on Thursday, May 30, 2019
by USDA; Farm News Media
Prolonged cooler temperatures and excessive rain showers continue to delay corn and soybean planting progress, according to the latest planting progress report from USDA’s National Agricultural Statistics Service (NASS), Great Lakes Region.
Looking at data from the National Centers for Environmental Information, Michigan has received 37.9” of rain from May 1, 2018 – April 30, 2019 — the third wettest 12-month period in history.
As a result, 69% of Michigan’s farmland is rated as “Surplus” for topspoil moisture. Subsoil moisture is equally problematic with 55% of the state’s acres rated as “Surplus,” meaning an extended dry-spell is needed before farmers can resume normal fieldwork activity.
According to Theresa Sisung, Associate Field Crops and Advisory Team Specialist with Michigan Farm Bureau, the USDA’s May 28 planting progress report reflected the slowest planting pace in Michigan on record for corn with only 33% of the state’s acres planted compared to the five-year average of 73%.
Planting progress for soybeans is the fifth slowest with only 23% of the state’s acres planted, compared to the five-year average of 52%.
“This has been an incredibly challenging spring with almost unprecedented rainfall,” said Sisung. “Farmers have been working hard to get crops planted when the weather cooperates but unfortunately those windows of opportunity have been few and far between. As we near the final June 5 planting date for corn it is very important for farmers to talk to their crop insurance agent about their options and to run the numbers to see what is best for their individual farm.”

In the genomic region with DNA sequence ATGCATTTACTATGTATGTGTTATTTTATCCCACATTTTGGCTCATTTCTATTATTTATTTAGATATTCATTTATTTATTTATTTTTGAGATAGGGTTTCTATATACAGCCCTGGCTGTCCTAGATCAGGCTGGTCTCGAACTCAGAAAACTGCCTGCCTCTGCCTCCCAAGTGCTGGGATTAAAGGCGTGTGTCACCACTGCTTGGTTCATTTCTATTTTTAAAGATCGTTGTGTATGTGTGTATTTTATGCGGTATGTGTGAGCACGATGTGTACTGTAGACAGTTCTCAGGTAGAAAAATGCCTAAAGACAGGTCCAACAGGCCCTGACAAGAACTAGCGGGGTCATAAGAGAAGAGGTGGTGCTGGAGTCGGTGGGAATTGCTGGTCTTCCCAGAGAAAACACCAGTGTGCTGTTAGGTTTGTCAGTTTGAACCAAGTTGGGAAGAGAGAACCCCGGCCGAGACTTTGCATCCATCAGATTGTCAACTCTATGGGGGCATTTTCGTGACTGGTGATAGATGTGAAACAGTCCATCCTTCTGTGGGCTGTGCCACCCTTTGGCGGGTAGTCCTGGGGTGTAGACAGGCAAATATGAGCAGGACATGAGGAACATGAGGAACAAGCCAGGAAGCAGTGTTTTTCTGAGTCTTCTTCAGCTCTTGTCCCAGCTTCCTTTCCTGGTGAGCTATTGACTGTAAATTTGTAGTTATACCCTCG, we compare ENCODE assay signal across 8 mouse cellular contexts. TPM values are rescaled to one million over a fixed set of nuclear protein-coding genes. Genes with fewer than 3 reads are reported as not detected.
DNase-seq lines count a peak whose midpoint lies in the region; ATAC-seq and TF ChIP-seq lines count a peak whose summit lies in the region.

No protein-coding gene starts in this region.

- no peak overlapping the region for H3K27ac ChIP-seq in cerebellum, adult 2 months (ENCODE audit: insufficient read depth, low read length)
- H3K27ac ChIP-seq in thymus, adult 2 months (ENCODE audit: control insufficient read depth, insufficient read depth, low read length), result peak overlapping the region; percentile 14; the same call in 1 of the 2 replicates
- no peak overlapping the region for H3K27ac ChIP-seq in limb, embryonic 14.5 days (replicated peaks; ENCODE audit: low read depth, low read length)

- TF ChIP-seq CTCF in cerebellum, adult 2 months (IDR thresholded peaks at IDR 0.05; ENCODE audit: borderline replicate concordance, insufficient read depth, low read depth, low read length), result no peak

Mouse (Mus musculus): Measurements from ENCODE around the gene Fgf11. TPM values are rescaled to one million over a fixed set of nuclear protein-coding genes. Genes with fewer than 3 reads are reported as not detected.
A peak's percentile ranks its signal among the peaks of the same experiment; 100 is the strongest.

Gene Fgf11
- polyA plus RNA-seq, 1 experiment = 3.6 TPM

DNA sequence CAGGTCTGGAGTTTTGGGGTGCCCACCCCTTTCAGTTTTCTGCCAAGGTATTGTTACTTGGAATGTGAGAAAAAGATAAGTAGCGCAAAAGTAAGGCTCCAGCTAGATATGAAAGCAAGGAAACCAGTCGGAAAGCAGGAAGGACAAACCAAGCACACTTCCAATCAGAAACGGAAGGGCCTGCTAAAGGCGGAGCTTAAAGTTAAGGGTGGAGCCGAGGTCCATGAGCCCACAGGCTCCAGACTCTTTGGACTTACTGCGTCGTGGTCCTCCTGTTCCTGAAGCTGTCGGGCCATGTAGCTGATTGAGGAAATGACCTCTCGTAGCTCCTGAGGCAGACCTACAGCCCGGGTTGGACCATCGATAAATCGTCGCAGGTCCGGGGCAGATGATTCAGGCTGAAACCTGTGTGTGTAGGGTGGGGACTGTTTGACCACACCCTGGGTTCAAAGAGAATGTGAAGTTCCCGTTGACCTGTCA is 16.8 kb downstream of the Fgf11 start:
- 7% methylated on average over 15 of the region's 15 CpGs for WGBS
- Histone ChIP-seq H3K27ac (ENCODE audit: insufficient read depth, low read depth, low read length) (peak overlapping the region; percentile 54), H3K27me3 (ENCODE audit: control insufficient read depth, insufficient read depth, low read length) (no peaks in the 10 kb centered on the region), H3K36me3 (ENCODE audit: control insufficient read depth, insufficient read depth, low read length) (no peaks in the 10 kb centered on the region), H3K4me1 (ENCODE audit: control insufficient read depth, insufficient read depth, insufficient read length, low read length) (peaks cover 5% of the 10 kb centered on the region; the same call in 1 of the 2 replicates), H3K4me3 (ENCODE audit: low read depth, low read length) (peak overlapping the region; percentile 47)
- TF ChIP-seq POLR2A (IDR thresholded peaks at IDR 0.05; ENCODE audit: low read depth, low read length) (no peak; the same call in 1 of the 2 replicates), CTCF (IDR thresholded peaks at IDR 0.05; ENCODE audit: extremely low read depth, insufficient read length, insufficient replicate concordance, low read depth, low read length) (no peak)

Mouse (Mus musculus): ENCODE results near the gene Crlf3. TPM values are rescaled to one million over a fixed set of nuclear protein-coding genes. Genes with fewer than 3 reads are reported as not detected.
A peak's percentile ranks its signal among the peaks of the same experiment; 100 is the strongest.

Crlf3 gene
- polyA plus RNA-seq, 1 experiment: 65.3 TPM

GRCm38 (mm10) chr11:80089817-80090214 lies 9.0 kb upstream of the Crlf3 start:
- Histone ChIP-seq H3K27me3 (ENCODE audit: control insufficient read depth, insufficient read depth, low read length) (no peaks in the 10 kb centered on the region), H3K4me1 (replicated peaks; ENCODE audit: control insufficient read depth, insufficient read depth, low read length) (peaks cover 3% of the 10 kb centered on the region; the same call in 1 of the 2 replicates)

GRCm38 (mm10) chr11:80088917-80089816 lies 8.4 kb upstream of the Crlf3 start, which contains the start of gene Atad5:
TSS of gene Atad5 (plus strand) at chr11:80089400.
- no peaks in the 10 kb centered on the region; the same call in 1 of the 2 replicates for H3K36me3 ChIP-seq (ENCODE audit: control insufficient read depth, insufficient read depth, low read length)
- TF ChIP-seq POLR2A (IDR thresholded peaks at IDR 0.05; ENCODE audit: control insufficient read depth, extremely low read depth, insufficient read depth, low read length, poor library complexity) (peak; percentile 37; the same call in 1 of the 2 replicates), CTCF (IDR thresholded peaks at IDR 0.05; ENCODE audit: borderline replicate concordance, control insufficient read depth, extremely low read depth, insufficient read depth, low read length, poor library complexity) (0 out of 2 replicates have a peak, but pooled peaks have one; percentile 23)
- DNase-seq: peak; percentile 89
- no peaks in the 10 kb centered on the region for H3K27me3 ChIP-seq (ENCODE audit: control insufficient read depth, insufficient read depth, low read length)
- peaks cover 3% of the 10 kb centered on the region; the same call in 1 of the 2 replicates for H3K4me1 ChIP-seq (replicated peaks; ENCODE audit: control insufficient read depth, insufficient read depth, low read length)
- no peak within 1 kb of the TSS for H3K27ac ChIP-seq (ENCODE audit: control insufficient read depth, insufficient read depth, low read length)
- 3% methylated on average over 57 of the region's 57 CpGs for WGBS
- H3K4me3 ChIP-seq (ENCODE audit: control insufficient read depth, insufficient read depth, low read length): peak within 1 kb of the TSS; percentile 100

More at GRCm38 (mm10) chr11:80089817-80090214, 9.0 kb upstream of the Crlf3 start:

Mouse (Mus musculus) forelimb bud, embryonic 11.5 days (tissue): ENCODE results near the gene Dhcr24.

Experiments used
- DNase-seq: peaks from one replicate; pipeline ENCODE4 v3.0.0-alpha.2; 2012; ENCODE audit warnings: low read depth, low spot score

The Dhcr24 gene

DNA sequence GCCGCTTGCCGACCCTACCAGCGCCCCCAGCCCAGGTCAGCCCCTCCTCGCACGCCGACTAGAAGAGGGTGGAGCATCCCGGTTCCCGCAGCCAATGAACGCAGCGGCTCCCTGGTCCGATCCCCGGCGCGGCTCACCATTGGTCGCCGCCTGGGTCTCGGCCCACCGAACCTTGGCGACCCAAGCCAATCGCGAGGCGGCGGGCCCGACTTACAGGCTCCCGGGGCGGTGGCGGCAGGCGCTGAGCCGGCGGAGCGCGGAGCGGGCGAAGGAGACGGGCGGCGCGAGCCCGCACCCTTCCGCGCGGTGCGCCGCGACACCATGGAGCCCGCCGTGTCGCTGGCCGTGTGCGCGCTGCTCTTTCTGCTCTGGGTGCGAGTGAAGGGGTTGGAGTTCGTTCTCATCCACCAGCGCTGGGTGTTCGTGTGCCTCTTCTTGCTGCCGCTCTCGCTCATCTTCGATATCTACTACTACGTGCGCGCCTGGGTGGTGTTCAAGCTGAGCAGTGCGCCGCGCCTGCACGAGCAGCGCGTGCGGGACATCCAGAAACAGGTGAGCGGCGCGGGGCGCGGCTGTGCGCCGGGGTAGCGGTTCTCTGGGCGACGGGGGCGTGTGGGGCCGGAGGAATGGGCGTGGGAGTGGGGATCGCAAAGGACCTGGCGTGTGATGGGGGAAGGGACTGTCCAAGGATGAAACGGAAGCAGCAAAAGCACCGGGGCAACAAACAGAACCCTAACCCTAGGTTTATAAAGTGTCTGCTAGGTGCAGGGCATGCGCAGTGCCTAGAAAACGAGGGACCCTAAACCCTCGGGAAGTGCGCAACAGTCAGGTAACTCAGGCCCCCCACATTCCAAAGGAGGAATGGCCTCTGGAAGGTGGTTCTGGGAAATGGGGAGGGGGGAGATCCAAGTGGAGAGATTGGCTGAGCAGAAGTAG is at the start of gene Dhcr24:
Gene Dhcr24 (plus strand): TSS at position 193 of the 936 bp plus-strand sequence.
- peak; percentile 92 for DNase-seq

Roger Weiss is a dairy farmer near Frankenmuth, Mich., milking cows and raising all their feed, says the recent rains have hampered the progress of his corn and soybeans crops.
“The rain we had in the early morning of this past Saturday was something else,” said Weiss. “We received 4.5 inches in about three hours. Feeding cows was a challenge to say the least with water everywhere.”
Weiss reported that most of his corn acres are planted, with most of it emerged. “We have a third of our soybean acres planted, with none up to speak of,” he said. “And if some is in the lower areas, it’s likely covered with dirt that’s flowed down the hill. If there’s a bright spot, it’s our alfalfa that seems okay.”